HILO, Hawaii: On Friday evening, rescue crews (and local media) scrambled when they heard the news that a plane, reportedly low on fuel, would likely crash land into the Pacific Ocean 25 miles East of Hilo.
A U.S. Coast Guard crew was able to rescue the pilot, who had ditched the plane and survived the ordeal.
The following story was written by U.S. Coast Guard Petty Officer 3rd Class Angela Henderson:
Coast Guard aircrews rescued a pilot who was forced to ditch his Cessna 310 aircraft approximately 13 miles northeast of the Big Island, Hawaii Friday.
A Coast Guard HC-130 Hercules airplane from Air Station Barbers Point assisted the pilot during the process of ditching his aircraft. The Hercules aircrew maintained communications with the pilot during the ditching process and vectored a Coast Guard MH-65 Dolphin helicopter and the Coast Guard Cutter Kiska to the scene.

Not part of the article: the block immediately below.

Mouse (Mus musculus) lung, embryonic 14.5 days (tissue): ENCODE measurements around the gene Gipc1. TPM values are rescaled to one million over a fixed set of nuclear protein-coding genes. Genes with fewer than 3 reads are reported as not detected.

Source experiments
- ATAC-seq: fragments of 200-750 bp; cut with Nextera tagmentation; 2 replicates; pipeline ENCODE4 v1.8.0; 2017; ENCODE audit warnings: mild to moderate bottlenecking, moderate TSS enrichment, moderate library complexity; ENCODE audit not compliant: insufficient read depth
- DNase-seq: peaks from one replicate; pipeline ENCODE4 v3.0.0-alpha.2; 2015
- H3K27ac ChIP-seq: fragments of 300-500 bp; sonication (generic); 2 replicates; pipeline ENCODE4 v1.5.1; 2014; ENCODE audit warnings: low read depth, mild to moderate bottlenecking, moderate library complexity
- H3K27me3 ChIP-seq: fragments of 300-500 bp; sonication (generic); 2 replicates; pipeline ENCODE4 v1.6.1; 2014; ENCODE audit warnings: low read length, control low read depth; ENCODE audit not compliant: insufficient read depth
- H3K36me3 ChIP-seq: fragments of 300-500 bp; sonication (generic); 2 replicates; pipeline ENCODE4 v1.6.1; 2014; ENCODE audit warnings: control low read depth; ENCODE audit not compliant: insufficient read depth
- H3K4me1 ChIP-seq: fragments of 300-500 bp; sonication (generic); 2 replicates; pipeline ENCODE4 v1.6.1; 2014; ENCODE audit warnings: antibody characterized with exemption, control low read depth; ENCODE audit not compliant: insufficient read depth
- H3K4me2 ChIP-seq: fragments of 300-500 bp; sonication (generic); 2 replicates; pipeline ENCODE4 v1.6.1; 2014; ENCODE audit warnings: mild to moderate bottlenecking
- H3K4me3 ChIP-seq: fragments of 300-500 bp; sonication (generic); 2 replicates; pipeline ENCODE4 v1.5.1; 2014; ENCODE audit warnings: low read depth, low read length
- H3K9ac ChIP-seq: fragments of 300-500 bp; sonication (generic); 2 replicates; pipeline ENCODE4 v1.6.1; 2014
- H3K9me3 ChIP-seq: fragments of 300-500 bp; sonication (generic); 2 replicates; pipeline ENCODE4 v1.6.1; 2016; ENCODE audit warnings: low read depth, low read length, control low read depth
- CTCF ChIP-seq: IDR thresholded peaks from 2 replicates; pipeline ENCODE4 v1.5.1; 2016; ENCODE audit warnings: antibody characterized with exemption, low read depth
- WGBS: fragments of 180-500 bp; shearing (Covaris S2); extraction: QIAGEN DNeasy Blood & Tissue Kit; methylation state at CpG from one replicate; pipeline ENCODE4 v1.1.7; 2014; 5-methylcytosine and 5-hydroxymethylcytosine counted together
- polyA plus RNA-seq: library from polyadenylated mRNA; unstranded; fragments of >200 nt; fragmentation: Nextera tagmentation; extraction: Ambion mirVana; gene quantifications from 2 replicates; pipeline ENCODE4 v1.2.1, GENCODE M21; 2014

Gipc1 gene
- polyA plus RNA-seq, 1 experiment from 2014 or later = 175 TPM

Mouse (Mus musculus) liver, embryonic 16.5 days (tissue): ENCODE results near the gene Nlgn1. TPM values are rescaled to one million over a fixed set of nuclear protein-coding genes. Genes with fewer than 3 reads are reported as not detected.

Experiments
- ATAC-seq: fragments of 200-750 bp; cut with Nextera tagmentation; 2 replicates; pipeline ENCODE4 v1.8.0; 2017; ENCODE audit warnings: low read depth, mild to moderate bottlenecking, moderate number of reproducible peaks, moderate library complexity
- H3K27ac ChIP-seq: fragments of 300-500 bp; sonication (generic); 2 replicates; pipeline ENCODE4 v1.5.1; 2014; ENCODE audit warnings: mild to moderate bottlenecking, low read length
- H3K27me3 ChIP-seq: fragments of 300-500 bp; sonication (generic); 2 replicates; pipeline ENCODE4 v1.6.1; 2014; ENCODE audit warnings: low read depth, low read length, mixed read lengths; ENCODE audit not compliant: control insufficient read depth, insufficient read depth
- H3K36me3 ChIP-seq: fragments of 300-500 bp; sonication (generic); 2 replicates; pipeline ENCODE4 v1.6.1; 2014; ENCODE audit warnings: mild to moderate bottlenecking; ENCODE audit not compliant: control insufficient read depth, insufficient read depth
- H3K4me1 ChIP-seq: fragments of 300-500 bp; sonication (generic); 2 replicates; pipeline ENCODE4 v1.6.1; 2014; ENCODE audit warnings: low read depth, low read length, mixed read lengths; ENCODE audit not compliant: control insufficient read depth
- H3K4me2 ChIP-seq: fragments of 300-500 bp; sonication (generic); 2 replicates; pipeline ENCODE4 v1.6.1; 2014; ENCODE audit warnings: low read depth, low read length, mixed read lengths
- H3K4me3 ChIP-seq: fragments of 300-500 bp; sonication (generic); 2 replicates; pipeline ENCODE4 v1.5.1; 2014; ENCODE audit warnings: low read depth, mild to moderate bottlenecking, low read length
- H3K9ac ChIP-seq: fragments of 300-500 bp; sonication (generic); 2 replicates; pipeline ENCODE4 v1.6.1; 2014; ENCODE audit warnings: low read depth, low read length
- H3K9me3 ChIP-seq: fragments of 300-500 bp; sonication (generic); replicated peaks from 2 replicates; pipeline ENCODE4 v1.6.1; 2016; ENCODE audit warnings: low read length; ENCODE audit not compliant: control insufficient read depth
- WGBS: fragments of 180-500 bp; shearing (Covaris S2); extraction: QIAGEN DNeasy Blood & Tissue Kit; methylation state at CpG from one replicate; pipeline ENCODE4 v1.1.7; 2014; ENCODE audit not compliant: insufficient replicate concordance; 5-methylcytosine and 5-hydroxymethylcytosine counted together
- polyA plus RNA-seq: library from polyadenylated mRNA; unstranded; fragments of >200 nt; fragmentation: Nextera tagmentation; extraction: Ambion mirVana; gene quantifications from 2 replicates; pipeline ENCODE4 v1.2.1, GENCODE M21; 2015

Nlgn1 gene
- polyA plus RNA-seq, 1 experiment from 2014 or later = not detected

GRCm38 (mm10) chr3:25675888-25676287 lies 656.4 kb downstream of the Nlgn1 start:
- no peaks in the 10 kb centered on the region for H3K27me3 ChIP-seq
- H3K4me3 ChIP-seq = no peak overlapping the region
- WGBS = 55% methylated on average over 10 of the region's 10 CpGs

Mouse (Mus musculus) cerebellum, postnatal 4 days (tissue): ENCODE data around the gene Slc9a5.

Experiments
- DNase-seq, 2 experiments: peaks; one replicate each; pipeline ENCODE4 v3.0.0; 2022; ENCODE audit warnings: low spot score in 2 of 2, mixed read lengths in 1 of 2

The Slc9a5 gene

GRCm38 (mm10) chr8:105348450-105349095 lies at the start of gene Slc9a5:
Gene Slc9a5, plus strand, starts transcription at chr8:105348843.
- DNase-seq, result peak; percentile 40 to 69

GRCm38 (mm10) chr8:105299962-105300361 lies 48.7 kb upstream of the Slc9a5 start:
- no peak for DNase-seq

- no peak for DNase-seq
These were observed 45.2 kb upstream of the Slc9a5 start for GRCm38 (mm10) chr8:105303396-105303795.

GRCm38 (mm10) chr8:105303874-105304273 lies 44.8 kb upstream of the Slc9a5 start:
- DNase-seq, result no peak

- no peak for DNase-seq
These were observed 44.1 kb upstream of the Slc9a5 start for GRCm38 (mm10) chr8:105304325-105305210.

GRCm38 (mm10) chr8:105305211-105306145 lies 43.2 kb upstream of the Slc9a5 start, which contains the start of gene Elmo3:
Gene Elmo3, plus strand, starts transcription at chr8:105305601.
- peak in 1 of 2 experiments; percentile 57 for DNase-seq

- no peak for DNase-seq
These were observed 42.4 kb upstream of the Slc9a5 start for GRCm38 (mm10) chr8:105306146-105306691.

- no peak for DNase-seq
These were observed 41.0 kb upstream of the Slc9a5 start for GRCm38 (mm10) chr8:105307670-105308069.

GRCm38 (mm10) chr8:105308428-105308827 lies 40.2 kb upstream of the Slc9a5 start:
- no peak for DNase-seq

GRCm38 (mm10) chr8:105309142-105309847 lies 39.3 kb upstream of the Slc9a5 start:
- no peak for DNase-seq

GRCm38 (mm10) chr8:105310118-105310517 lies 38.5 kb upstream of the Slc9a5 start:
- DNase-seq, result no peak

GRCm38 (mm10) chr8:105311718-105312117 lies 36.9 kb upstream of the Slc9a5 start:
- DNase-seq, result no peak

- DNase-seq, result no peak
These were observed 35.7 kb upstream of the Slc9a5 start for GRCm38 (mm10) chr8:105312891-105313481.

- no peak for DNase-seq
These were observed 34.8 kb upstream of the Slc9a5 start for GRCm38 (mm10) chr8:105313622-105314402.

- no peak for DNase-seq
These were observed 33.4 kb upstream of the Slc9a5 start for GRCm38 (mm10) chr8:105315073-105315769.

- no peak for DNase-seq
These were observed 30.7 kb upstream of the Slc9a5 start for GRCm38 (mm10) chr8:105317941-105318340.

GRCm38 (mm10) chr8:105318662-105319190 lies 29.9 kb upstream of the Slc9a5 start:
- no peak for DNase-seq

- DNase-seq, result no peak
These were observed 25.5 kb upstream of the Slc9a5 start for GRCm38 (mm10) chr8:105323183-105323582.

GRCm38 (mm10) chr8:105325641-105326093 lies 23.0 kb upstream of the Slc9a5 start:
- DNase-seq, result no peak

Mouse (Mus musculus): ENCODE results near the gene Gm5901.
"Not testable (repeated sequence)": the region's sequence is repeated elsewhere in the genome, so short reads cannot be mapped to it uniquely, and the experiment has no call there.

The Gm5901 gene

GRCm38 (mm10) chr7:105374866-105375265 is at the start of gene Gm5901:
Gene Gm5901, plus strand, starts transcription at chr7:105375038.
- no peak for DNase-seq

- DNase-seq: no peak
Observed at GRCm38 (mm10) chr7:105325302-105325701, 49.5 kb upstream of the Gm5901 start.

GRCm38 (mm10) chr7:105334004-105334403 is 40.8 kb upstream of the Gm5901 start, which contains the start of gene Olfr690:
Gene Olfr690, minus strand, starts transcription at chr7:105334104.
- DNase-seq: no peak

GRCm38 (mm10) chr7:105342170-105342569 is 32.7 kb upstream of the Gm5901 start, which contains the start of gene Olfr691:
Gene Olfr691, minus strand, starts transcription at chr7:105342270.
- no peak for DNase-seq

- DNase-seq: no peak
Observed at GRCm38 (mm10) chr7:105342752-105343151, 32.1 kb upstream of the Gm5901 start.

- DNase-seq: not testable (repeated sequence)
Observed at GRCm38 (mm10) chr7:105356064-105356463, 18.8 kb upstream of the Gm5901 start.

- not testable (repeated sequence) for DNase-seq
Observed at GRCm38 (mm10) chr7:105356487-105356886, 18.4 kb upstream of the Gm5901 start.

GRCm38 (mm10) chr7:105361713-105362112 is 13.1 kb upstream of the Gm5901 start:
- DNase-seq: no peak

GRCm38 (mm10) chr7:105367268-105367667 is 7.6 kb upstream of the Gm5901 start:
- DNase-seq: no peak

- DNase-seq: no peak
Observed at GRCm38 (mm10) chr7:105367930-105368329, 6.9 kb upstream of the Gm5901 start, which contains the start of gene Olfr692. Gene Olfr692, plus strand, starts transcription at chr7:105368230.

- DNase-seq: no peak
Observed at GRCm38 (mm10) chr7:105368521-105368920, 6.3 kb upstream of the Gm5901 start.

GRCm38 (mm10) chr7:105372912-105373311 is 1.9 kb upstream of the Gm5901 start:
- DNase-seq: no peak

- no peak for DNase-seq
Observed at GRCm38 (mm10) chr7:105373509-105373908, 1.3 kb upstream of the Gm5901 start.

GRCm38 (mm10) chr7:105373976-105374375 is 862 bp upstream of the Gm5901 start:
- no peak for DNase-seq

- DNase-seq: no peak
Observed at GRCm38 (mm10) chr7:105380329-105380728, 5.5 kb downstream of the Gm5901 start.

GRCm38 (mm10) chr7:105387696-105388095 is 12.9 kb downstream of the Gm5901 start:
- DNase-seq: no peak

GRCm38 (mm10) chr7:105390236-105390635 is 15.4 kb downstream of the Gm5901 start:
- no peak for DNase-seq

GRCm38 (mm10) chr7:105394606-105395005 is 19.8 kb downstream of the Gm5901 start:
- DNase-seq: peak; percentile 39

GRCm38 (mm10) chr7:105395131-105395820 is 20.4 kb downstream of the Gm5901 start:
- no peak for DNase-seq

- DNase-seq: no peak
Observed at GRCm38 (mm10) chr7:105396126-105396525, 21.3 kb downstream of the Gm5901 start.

The pilot ditched his airplane at approximately 5:23 p.m. and climbed out of the cockpit onto the wing.
The Dolphin aircrew deployed a rescue swimmer to pick up the pilot. The rescue swimmer hoisted the pilot into the Dolphin and the aircrew transported him to Hilo Medical Center. He was reported to be coherent with no significant injuries.
The Federal Aviation Administration contacted Joint Rescue Coordination Center Honolulu at 12:30 p.m. to inform the Coast Guard that a 65-year-old male, piloting the Cessna from Monterey, Calif., to Hilo, Hawaii was 500 miles away from land and was running low on fuel. The pilot estimated he would run out of fuel 100 miles east of Hilo.